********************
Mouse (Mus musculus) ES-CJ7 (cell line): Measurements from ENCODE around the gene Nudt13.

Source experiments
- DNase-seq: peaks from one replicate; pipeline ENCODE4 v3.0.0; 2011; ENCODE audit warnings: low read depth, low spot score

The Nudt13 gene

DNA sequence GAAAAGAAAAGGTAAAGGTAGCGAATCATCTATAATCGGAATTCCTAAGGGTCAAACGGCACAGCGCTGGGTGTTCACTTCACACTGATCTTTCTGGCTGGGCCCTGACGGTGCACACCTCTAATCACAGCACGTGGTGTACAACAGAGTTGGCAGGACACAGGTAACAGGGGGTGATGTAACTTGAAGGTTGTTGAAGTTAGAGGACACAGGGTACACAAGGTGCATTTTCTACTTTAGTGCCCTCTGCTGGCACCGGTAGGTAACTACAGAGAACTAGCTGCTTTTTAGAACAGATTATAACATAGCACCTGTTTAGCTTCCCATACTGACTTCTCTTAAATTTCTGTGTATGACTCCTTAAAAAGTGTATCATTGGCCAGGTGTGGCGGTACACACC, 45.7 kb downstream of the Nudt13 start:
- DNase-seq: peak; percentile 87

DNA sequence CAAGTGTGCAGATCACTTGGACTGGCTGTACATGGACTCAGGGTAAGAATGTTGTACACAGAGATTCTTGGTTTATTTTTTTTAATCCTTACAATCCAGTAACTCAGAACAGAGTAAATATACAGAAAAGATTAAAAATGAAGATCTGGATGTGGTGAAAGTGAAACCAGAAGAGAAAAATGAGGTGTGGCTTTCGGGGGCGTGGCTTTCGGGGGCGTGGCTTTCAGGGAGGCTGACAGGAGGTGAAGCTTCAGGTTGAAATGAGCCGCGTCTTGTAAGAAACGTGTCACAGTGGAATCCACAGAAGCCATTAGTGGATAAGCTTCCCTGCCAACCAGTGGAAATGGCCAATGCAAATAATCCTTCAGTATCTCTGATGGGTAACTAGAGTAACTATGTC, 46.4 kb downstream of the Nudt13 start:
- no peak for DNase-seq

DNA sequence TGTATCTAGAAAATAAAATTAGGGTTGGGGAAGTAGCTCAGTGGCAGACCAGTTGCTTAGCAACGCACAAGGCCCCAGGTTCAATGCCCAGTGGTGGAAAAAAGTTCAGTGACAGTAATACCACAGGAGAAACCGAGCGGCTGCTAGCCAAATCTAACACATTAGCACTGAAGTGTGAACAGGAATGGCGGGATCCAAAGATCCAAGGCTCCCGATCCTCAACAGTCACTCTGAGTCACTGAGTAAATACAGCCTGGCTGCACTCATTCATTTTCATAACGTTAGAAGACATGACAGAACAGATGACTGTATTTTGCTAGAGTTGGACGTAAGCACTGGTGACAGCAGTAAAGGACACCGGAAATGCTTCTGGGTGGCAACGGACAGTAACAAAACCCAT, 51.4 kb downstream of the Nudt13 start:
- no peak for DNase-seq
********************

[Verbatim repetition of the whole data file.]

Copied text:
Mouse (Mus musculus) ES-CJ7 (cell line): Measurements from ENCODE around the gene Nudt13.

Source experiments
- DNase-seq: peaks from one replicate; pipeline ENCODE4 v3.0.0; 2011; ENCODE audit warnings: low read depth, low spot score

The Nudt13 gene

DNA sequence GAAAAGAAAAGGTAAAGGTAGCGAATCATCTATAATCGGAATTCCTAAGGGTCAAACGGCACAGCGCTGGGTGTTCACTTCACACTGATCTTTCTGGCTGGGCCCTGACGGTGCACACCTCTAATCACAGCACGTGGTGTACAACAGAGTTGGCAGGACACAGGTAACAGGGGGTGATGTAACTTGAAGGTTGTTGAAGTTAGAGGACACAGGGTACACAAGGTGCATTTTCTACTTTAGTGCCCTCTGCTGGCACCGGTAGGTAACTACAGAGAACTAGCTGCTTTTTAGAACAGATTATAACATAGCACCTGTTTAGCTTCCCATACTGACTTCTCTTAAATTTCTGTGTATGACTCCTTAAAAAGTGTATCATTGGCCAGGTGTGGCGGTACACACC, 45.7 kb downstream of the Nudt13 start:
- DNase-seq: peak; percentile 87

DNA sequence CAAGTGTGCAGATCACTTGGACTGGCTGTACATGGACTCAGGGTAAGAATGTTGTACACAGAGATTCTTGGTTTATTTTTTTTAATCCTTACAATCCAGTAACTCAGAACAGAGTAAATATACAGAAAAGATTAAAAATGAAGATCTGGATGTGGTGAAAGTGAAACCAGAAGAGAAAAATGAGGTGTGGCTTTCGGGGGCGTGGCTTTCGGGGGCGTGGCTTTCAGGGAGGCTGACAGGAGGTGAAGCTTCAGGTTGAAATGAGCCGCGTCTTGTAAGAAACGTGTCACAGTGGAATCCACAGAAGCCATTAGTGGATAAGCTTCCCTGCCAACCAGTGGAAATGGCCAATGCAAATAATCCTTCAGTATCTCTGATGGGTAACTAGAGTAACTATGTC, 46.4 kb downstream of the Nudt13 start:
- no peak for DNase-seq

DNA sequence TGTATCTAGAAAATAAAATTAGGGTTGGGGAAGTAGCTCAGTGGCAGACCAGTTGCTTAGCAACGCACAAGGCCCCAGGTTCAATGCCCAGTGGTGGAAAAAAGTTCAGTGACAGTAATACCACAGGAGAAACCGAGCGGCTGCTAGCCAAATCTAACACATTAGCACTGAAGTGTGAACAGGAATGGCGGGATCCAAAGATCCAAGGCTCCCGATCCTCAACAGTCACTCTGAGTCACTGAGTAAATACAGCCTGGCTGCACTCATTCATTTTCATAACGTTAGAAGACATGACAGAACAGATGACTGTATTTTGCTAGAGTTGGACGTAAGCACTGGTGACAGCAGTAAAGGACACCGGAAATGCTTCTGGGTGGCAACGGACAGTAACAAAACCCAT, 51.4 kb downstream of the Nudt13 start:
- no peak for DNase-seq